American Medical System

  • Apogee
  • BioArc
  • Elevate
  • In-Fast Ultra Transvaginal Sling
  • MiniArc Precise Single Incision Sling
  • Monarc Subfascial Hammock
  • Perigee
  • SPARC Self-Fixating Sling System
  • Straight-In

Boston Scientific

  • Advantage Fit System
  • Advantage Sling System
  • Arise
  • Lynx Suprapubic Mid-Urethral Sling System
  • Obtryx Curved Single
  • Obtryx Mesh Sling
  • Pinnacle Pelvic Floor Repair Kit
  • Pinnacle Pelvic Floor Repair Kit II
  • Polyform Synthetic Mesh
  • Prefyx Mid U Mesh Sling System
  • Prefyx PPS System
  • Solyx SIS System
  • Uphold Vaginal Support System

Covidian

  • Duo
  • IVS Tunneler Intra-Vaginal Sling
  • IVS Tunneler Placement Device
  • Parietene Polypropylene Mesh
  • Surgipro Polyproylene Surgical Mesh

C.R. Bard

  • Align
  • Avaulta BioSynthetic Support System
  • Avaulta Plus BioSynthetic Support System
  • Avaulta Solo Support System
  • Avaulta Solo Synthetic Support System
  • CollaMend Implant
  • Faslata Allograft
  • Pelvicol Tissue
  • Pelvilace
  • PelviSoft Biomesh
  • Pelvitex Polypropylene Mesh
  • Ugytex
  • Ugytex Dual Knit Mesh
  • Uretex
  • Uretex TO
  • Uretex TOO2
  • Uretex TOO3

Coloplast (out of business)

  • Minitape
  • Omnisure
  • Smartmesh
  • Restorelle
  • T-Sling-Universal Polypropylene Sling System
  • Aris-Transobturator Sling System
  • Supris-Suprapubic Sling System

Cook Medical System (out of business)

  • Surgiss Biodesign Tension-Free Urethral Sling
  • Surgiss Biodesign Anterior Pelvic Floor Graft
  • Surgiss Biodesign Posterior Pelvic Floor Graft
  • Cook Urological Stratasis Tension-Free Urethral Sling.

    Early device, Perigee, with insertion tools. Note frayed ends of mesh.

Ethicon Division (Johnson & Johnson)

  • Prosima
  • Gynemesh PS
  • Prolene Polypropylene Mesh Patch Secur
  • Prolift
  • Prolift+M
  • Prosima
  • TVT
  • TVT Abbrevo
  • TVT Exact
  • TVT Obturator (TVT-0)
  • TVT Retropubic System
  • TVT Secur

Mentor Corporation

  • Obtape (recalled – was implanted between 2003 and 2006)

Other companies:

  • Caldera
  • Sofradim
  • Neomedic Sling
  • Generic Mesh Device Company

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Peggy Day is working on a book to combine all these stories. This is an excerpt from Pelvis in Flames: Your Pelvic Mesh Owner’s Guide. Your input is welcome to help make Pelvis in Flames the book you need to read.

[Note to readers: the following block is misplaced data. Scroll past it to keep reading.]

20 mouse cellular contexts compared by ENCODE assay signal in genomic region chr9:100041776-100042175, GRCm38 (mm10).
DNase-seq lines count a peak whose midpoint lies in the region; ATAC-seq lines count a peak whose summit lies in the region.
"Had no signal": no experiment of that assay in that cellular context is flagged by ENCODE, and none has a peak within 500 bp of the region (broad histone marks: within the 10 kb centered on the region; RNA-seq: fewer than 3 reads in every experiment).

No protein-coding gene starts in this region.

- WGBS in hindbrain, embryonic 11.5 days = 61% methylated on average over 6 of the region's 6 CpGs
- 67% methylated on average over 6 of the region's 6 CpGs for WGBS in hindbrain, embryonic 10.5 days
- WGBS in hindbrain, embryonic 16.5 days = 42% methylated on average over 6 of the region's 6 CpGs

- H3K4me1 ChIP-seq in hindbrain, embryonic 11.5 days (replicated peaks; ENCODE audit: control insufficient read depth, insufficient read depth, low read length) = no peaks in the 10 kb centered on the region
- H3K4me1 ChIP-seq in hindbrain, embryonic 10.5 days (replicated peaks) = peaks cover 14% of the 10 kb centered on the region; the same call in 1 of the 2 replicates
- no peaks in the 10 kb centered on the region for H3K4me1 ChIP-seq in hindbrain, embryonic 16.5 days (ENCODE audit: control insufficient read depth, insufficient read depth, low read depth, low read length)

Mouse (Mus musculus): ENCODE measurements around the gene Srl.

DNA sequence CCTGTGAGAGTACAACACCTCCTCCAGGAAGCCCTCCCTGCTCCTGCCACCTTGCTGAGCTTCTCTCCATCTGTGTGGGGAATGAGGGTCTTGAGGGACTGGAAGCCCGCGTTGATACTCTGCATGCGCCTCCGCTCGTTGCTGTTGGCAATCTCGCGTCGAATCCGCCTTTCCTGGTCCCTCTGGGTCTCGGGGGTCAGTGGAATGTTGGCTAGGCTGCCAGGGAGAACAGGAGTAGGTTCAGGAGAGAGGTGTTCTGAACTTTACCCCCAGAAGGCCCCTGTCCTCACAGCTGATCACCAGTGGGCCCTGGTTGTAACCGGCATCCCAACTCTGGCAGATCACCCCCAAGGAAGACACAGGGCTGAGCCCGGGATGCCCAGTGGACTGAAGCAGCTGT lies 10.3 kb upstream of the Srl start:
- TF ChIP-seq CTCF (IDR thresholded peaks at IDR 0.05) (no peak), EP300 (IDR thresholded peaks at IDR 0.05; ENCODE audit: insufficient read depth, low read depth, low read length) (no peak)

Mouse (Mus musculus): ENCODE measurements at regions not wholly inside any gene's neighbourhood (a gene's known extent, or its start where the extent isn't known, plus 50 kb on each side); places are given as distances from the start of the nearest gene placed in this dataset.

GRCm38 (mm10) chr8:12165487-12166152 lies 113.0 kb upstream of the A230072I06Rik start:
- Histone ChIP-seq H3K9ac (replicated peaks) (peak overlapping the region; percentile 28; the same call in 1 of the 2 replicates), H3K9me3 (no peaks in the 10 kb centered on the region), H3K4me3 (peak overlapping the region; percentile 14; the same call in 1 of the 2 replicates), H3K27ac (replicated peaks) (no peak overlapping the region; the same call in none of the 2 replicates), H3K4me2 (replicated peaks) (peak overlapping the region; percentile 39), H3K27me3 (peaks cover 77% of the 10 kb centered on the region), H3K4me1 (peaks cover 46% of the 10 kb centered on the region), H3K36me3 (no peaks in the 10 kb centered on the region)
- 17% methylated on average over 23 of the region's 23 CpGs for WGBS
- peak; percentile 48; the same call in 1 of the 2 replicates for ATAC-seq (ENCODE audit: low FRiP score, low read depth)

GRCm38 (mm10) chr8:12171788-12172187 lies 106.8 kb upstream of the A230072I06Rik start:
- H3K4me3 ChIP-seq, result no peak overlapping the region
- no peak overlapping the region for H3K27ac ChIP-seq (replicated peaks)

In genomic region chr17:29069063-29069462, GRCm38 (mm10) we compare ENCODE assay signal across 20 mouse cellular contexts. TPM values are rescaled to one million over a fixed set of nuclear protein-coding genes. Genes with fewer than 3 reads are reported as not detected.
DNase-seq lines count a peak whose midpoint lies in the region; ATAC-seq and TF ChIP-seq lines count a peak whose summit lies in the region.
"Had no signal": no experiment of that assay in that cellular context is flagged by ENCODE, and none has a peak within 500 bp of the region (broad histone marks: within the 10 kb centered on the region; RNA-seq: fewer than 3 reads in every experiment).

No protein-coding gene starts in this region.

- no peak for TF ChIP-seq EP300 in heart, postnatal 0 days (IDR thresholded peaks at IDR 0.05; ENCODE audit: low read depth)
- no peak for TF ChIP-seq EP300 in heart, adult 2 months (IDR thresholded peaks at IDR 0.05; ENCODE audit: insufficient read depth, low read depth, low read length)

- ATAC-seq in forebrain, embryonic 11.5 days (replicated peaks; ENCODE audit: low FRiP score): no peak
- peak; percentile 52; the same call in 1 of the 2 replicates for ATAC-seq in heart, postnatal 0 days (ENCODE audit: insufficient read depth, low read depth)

If you’d like to join an online support group and learn about erosion, partial removals, surgeons, or just find out that you are not alone, join my group, Surgical Mesh or check the list of support groups here.

Subscribe to PelvicMeshOwnersGuide.com to learn more about pelvic mesh. I’d like to hear from you if you are helped by what you read here or if you need to know more about any particular topic. Comment below or email me privately at daywriter1@gmail.com..

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Adverse Events Statistics Misleading – Transvaginal Mesh is Dangerous

Today’s press release from the Lawfirm Newswire stresses the importance of reporting injuries from TVM.

“Former FDA Program Manager, Madris Tomes, now the founder of Device Events, firmly believes all TVM kits are dangerous. Additionally, although many of the adverse event reports deal with ongoing symptoms, a question arises whether TVMs could cause deaths.

Due to the nature of the reporting system, death may be reported as malfunctions and injuries. Based on current information in the FDA reporting system it is allegedly not clear how many deaths may be related to TVM kits. However, according to Medscape, an FDA review of records for all urogynecologic mesh products spanning the years 2005 to 2010, there were 3,979 reports of malfunctions, injuries and deaths.

“It was not until 2011 that the FDA announced that the serious complications with the TVM kits everyone was reading about in the news were not rare — a reversal of its original stance on the product issued in 2008,” said Austin TVM attorney, Bobby Lee. After the FDA released its revised position on TVM kits, it was revealed they had been sent over 4,000 complaints involving TVM malfunctions, injuries and/or deaths over a five-year period.”

Here are easy to follow instructions for reporting your own mesh injury. If you have new injuries? File a new report!